2006-02-17 / Community

FRHS Further Splintered By New KAPPA School

By Howard Schwach


Mayor Michael Bloomberg and his aides at Far Rockaway High School early last year when the school was taken off the “Most Dangerous School List.”

Mayor Michael Bloomberg and his aides at Far Rockaway High School early last year when the school was taken off the “Most Dangerous School List.” Mayor Michael Bloomberg announced last week a new middle school for the Far Rockaway community as part of his plan to introduce more small secondary schools into the public school system.

The school, known as the Knowledge and Power Preparatory Academy (KAPPA) VI for grades six to eight, will open in September inside Far Rockaway High School at 821 Bay 25 Street in Bayswater.

The high school building already houses a new series of five small schools under the Far Rockaway High School Campus rubric as well as a Frederick Douglass Academy VI High School.

The idea of a new school within the FRHS building does not sit well with some FRHS staff members.

“They’re splintering the traditional school out of existence,” said one long-time teacher and alumnus, who asked not to be identified because teachers are not authorized to speak with the press. “We have five small schools all with their own administrators and then the Frederick Douglass Academy with about 200 students and its own leadership and now we’re going to have a new middle school with more than 100 kids and its own leadership. This is not going to work.”

School Chancellor Joel Klein leaves FRHS with one of his aides after discussing problems at the school last February. Klein has joined the mayor in the move for more small schools.School Chancellor Joel Klein leaves FRHS with one of his aides after discussing problems at the school last February. Klein has joined the mayor in the move for more small schools. Bloomberg, however, thinks that small schools such as KAPPA VI are the wave of the future.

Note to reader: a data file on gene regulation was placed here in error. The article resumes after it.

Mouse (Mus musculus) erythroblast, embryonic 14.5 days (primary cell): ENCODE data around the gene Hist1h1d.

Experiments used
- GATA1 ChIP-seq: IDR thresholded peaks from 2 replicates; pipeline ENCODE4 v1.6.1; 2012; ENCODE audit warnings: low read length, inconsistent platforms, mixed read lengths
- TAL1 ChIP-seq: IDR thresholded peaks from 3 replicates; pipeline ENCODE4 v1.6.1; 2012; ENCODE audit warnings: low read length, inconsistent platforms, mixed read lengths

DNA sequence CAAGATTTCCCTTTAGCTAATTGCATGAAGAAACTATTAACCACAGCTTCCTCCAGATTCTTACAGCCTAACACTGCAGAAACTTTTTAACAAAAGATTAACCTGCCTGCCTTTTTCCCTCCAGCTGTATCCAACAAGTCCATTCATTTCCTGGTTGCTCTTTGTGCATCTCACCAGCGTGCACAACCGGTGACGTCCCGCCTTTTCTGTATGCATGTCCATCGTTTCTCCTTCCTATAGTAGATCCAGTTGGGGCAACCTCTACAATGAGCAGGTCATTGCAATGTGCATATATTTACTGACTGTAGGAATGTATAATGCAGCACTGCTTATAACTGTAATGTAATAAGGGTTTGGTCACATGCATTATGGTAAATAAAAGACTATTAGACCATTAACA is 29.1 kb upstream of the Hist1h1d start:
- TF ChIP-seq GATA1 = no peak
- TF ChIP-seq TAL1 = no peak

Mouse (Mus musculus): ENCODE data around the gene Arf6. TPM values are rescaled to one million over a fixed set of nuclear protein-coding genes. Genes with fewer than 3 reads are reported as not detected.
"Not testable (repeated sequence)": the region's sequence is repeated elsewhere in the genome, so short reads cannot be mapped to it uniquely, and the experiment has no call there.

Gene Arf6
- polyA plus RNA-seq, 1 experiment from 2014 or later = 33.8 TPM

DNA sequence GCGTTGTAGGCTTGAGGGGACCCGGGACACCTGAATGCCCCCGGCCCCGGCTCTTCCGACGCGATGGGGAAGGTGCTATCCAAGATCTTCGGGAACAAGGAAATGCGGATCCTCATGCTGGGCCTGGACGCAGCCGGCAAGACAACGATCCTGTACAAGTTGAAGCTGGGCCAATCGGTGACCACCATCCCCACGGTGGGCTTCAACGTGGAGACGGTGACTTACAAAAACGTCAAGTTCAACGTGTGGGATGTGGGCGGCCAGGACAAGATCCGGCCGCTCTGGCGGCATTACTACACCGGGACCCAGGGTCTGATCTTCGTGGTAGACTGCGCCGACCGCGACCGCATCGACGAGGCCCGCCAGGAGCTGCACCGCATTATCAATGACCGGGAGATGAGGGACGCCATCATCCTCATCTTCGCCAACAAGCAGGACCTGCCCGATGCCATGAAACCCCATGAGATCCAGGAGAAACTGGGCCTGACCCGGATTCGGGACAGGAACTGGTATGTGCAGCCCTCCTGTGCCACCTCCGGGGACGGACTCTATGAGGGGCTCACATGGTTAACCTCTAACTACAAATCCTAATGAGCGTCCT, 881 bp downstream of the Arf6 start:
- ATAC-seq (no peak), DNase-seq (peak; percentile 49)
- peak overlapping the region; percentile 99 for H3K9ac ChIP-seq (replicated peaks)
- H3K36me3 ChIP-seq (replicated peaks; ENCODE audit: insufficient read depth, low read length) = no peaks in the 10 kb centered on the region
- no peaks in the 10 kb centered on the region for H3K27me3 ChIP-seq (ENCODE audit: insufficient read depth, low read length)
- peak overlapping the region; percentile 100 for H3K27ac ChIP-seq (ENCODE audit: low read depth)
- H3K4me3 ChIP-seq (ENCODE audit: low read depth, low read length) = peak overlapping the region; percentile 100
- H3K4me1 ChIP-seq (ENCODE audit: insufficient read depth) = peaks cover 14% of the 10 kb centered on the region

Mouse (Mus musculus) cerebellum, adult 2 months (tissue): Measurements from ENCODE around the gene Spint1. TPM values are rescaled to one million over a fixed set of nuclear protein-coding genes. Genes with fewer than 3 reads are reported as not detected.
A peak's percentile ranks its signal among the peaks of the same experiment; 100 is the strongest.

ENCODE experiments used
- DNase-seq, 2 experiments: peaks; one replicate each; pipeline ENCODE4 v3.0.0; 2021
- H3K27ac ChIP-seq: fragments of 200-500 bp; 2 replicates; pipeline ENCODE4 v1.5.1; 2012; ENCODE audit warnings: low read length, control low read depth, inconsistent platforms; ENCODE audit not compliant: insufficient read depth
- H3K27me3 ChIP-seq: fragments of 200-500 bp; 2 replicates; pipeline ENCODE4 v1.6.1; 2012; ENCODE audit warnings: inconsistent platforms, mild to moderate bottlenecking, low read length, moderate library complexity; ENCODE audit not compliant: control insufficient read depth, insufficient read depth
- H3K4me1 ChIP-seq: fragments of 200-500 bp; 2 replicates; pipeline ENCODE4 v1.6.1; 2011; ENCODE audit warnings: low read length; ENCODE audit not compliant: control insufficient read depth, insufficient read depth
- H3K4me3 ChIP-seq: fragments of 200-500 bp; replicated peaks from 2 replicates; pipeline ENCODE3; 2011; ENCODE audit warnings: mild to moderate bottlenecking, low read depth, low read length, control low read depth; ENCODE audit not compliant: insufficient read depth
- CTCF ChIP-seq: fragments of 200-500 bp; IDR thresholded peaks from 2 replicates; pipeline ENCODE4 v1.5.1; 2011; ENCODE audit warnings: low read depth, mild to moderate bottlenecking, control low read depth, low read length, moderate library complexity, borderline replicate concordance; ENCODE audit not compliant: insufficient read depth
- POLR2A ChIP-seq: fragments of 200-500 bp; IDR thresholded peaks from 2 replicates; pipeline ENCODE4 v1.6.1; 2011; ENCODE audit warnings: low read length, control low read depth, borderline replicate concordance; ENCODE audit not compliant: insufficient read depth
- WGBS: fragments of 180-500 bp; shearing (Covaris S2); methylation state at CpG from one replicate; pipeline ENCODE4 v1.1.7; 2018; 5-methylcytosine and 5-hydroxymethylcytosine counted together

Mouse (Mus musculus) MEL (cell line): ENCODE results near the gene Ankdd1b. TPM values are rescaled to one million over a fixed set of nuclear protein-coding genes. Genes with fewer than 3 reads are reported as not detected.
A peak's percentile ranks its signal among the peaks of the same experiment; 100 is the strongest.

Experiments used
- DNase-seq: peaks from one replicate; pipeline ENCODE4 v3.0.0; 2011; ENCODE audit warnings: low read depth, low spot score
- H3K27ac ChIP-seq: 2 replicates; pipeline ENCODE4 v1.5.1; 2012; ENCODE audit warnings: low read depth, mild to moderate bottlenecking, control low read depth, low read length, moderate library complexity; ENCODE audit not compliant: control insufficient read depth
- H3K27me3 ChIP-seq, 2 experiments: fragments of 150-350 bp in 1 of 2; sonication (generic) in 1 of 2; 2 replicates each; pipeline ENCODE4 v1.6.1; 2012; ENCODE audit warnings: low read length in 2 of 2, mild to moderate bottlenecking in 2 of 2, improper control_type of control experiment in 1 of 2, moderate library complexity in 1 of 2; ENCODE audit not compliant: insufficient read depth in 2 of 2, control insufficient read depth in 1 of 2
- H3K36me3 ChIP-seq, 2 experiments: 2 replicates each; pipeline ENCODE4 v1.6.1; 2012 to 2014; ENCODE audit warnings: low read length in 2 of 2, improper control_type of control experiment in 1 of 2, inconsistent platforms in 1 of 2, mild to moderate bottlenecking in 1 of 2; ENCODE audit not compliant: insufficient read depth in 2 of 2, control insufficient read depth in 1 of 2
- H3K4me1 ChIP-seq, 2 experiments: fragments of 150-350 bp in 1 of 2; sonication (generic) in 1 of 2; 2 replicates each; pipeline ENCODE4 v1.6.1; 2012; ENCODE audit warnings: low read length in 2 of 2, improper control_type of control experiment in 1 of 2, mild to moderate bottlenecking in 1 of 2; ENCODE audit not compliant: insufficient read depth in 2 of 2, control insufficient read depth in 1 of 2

“I promised you that we’d develop new schools and create new programs to offer our students innovative routes to graduation, jobs and post-secondary education,” the mayor said in 36 new schools, including KAPPA VI, earlier this month. “We’re delivering on that pledge. We’re committed to ensuring that students at every level have more paths to success and these schools will help provide them with opportunities they need and deserve.”

The new school will be run by Replications, Inc., with offices at the Teacher’s College of Columbia University. 2On its website, Replications, Inc. says that it is an organization “dedicated to the replication of successful schools (grades five to twelve) so that every child, regardless of race or socioeconomic status, can attend an academically rigorous public school.”

A spokesperson for the Department of Education told The Wave this week that the organization would replicate the “highly-successful” Knowledge is Power Program (KIPP) School now running in the Bronx and in other places around the nation. The school will begin in September with approximately 100 students in the sixth grade and will increase each year until its enrollment reaches 300 to 400, according to the DOE spokesperson.

“This is really a strong academic culture,” the spokesperson said. “There is a commitment to excellence on the part of both the parents and the students.”

Students will attend school each day from 8:15 a.m. to 4 p.m. and on Saturday mornings. There is a strict dress code and both students and parents have to sign an “educational contract” that binds them to the program.

Peter Dalton, a former helicopter pilot now attending the mayor’s “Leadership Academy” at Tweed Courthouse in Manhattan, will be the school’s principal.

Dalton did not return numerous telephone calls from The Wave to comment on his new position.

The new schools were selected through a competitive application process, the DOE spokesperson said. The DOE reviewed an initial pool of 128 new school concept papers and invited 89 full proposals before narrowing the number of approved schools to 36.

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